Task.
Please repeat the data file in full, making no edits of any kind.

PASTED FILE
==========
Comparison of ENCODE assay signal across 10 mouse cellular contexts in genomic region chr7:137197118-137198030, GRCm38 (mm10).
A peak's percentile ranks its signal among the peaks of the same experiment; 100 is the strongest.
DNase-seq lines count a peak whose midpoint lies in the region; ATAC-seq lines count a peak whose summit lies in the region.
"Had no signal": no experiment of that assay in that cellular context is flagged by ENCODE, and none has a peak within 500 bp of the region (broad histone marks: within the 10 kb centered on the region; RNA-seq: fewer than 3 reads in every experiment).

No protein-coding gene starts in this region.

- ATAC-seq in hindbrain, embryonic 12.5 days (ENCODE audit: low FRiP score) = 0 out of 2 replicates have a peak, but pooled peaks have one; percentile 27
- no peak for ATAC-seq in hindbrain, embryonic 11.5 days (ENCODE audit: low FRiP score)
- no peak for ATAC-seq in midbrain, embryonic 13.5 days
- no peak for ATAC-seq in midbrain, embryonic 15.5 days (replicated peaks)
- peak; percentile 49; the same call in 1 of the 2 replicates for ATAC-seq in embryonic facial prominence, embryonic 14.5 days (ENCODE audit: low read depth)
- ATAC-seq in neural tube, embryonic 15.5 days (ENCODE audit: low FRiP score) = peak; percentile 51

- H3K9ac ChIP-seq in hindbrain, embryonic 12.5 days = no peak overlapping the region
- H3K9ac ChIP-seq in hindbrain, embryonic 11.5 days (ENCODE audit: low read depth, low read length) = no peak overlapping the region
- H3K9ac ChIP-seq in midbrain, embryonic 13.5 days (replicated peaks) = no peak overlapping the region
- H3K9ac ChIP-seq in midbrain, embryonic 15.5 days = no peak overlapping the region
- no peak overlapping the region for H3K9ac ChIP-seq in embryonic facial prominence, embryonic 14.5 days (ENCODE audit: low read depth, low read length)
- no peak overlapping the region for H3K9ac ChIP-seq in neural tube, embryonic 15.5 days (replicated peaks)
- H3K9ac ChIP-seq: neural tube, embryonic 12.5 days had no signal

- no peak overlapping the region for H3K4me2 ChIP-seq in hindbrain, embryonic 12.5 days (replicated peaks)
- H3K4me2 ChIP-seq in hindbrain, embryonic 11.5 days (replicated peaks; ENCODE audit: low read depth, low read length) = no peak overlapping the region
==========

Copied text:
Comparison of ENCODE assay signal across 10 mouse cellular contexts in genomic region chr7:137197118-137198030, GRCm38 (mm10).
A peak's percentile ranks its signal among the peaks of the same experiment; 100 is the strongest.
DNase-seq lines count a peak whose midpoint lies in the region; ATAC-seq lines count a peak whose summit lies in the region.
"Had no signal": no experiment of that assay in that cellular context is flagged by ENCODE, and none has a peak within 500 bp of the region (broad histone marks: within the 10 kb centered on the region; RNA-seq: fewer than 3 reads in every experiment).

No protein-coding gene starts in this region.

- ATAC-seq in hindbrain, embryonic 12.5 days (ENCODE audit: low FRiP score) = 0 out of 2 replicates have a peak, but pooled peaks have one; percentile 27
- no peak for ATAC-seq in hindbrain, embryonic 11.5 days (ENCODE audit: low FRiP score)
- no peak for ATAC-seq in midbrain, embryonic 13.5 days
- no peak for ATAC-seq in midbrain, embryonic 15.5 days (replicated peaks)
- peak; percentile 49; the same call in 1 of the 2 replicates for ATAC-seq in embryonic facial prominence, embryonic 14.5 days (ENCODE audit: low read depth)
- ATAC-seq in neural tube, embryonic 15.5 days (ENCODE audit: low FRiP score) = peak; percentile 51

- H3K9ac ChIP-seq in hindbrain, embryonic 12.5 days = no peak overlapping the region
- H3K9ac ChIP-seq in hindbrain, embryonic 11.5 days (ENCODE audit: low read depth, low read length) = no peak overlapping the region
- H3K9ac ChIP-seq in midbrain, embryonic 13.5 days (replicated peaks) = no peak overlapping the region
- H3K9ac ChIP-seq in midbrain, embryonic 15.5 days = no peak overlapping the region
- no peak overlapping the region for H3K9ac ChIP-seq in embryonic facial prominence, embryonic 14.5 days (ENCODE audit: low read depth, low read length)
- no peak overlapping the region for H3K9ac ChIP-seq in neural tube, embryonic 15.5 days (replicated peaks)
- H3K9ac ChIP-seq: neural tube, embryonic 12.5 days had no signal

- no peak overlapping the region for H3K4me2 ChIP-seq in hindbrain, embryonic 12.5 days (replicated peaks)
- H3K4me2 ChIP-seq in hindbrain, embryonic 11.5 days (replicated peaks; ENCODE audit: low read depth, low read length) = no peak overlapping the region